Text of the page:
Author(s): Guo LR, Steinman DA, Moon BC, Wan WK, Millsap RJ
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Abstract BACKGROUND: To select the site of a target vessel for distal anastomosis surgeons use different approaches. Some try to place the graft as close to the stenosis as possible, whereas others routinely anastomose the graft onto the distal portion. In this latter case the proximal portion and its tributaries are perfused from the graft in a retrograde rather than an antegrade fashion. The aim of this study was to investigate the effect of local hemodynamics associated with the different location of distal anastomoses on flow patterns in the proximal native artery and its branches. METHODS: Computational fluid dynamic and in vitro model studies were carried out in a control model composed of a straight tube (host) with a 45E side branch and models in which the proximal end of the host had various degrees of stenosis; a 45E end-to-side "graft" anastomosis was introduced either proximal (upstream) or distal (downstream) to the branch. RESULTS: Placing the graft proximal to the branch largely preserved the flow patterns that were seen in the control model. Placing the graft distal to the branch, however, introduced an extensive region of relatively stagnant flow in the native vessel near the branch. Such regions are known to promote thrombus formation that could ultimately lead to occlusion of the retrograde portion of the host vessel. CONCLUSIONS: This study suggests that, although often less convenient surgically, long-term outcome of coronary artery bypass grafting may be improved by placing grafts in the most proximal portion of the native vessel, as close to the occlusion or stenosis as possible for better preservation of a proximal artery and its branches.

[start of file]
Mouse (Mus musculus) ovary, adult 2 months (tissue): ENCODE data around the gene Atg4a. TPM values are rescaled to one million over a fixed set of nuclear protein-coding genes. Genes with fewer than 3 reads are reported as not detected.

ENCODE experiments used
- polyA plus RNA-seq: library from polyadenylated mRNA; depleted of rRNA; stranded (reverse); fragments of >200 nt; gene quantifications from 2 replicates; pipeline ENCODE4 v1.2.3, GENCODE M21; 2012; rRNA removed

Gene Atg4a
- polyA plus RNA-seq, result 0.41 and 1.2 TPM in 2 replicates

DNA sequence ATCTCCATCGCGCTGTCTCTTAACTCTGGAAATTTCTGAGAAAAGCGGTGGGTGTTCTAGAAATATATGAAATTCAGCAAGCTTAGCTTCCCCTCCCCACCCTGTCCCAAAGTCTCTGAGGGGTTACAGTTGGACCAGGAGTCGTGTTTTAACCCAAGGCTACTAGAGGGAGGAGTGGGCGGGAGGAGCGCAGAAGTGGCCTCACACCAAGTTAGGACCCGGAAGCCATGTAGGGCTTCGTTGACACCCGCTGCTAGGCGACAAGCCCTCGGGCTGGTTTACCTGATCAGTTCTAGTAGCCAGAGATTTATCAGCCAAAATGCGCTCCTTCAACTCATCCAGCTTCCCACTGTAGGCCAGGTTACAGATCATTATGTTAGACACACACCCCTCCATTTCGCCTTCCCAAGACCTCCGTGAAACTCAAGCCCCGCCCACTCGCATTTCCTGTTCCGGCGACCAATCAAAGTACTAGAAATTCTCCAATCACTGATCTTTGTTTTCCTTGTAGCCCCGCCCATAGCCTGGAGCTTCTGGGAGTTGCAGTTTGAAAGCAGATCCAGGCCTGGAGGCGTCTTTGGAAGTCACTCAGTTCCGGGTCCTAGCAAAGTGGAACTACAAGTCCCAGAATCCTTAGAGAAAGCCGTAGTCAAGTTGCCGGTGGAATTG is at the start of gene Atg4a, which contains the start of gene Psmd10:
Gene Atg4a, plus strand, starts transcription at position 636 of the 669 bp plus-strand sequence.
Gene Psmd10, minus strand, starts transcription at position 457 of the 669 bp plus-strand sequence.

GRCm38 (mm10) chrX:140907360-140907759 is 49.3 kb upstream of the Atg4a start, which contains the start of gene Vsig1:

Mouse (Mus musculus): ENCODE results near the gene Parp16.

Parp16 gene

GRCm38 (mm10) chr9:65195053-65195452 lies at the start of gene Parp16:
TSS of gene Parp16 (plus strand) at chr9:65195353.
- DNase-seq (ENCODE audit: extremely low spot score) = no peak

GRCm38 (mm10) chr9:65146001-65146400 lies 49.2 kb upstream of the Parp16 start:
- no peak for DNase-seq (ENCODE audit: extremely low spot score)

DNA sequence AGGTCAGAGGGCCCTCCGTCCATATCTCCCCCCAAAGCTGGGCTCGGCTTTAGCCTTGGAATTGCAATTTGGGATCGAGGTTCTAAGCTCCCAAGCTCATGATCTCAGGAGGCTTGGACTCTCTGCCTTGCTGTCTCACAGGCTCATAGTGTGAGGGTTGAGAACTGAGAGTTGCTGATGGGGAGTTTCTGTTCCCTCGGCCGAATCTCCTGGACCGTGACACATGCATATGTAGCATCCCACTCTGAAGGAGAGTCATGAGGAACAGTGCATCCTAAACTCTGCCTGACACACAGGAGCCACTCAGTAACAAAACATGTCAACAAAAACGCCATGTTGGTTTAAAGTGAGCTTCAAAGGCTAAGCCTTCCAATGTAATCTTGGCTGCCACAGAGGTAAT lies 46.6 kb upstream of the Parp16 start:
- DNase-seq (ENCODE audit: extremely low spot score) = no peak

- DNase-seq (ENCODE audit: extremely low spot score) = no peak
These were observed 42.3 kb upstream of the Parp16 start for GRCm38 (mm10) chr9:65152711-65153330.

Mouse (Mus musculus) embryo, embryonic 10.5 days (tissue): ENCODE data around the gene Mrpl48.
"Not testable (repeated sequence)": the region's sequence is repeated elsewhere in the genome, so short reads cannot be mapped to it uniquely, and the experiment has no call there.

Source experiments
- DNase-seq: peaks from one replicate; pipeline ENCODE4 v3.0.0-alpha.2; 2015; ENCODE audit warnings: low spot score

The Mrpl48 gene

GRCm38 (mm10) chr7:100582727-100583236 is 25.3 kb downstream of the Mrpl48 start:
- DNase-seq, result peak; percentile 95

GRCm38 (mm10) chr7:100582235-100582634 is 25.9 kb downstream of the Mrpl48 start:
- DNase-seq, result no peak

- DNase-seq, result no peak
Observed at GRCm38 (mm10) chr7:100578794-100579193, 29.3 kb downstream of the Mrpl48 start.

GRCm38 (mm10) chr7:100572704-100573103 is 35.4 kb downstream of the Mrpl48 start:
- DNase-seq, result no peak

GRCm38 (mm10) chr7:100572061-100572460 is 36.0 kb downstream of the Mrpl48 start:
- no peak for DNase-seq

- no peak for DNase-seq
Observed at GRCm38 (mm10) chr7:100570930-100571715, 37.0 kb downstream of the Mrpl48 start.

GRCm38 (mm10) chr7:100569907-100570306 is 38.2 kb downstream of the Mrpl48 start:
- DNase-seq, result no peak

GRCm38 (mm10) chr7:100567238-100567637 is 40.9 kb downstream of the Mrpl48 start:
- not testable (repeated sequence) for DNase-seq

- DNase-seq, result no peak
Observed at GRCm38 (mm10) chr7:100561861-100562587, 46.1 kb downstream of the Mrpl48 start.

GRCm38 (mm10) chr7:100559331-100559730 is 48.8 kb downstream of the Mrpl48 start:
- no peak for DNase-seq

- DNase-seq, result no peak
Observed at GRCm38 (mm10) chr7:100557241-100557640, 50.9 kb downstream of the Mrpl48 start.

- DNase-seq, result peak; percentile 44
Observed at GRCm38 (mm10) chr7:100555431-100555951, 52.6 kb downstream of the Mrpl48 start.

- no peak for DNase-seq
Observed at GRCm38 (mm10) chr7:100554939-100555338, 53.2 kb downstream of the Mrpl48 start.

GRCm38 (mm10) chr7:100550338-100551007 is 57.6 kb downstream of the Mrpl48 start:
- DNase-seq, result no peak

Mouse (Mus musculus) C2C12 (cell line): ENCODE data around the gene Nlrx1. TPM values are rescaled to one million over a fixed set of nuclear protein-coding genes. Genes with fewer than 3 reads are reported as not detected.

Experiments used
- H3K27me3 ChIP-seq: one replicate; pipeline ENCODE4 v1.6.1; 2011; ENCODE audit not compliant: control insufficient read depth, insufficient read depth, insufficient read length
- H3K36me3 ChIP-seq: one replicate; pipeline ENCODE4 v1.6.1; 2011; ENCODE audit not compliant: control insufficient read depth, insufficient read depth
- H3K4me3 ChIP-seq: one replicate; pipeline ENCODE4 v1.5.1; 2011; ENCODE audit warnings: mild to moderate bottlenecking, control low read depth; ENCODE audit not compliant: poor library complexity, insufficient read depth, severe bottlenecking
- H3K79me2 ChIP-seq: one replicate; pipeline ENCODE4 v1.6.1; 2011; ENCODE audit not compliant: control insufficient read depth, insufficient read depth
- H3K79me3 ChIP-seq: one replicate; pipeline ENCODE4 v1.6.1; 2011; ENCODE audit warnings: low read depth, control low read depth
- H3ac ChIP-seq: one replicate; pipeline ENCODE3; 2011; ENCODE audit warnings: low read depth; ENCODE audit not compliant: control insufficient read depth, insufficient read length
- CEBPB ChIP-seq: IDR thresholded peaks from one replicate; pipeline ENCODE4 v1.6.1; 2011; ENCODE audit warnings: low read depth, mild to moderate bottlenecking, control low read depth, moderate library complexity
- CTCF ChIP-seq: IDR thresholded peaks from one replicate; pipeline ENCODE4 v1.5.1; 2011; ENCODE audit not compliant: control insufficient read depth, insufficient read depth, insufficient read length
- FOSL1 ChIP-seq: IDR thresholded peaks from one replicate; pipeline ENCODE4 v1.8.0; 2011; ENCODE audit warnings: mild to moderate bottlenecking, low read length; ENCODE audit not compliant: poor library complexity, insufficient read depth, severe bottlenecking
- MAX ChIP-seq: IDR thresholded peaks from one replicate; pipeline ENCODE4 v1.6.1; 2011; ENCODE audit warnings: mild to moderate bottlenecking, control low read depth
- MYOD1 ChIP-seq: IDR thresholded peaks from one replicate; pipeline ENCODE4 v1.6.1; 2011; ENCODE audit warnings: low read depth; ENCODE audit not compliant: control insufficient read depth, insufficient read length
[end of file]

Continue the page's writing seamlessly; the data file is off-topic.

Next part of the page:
This article was published in Ann Thorac Surg
and referenced in Journal of Forensic Biomechanics